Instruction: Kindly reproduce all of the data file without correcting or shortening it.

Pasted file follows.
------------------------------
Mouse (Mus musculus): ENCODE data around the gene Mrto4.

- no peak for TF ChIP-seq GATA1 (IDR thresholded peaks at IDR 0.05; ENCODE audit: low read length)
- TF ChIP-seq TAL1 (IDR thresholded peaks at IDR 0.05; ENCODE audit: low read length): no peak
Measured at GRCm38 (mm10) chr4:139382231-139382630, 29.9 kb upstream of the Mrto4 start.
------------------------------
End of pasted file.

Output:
Mouse (Mus musculus): ENCODE data around the gene Mrto4.

- no peak for TF ChIP-seq GATA1 (IDR thresholded peaks at IDR 0.05; ENCODE audit: low read length)
- TF ChIP-seq TAL1 (IDR thresholded peaks at IDR 0.05; ENCODE audit: low read length): no peak
Measured at GRCm38 (mm10) chr4:139382231-139382630, 29.9 kb upstream of the Mrto4 start.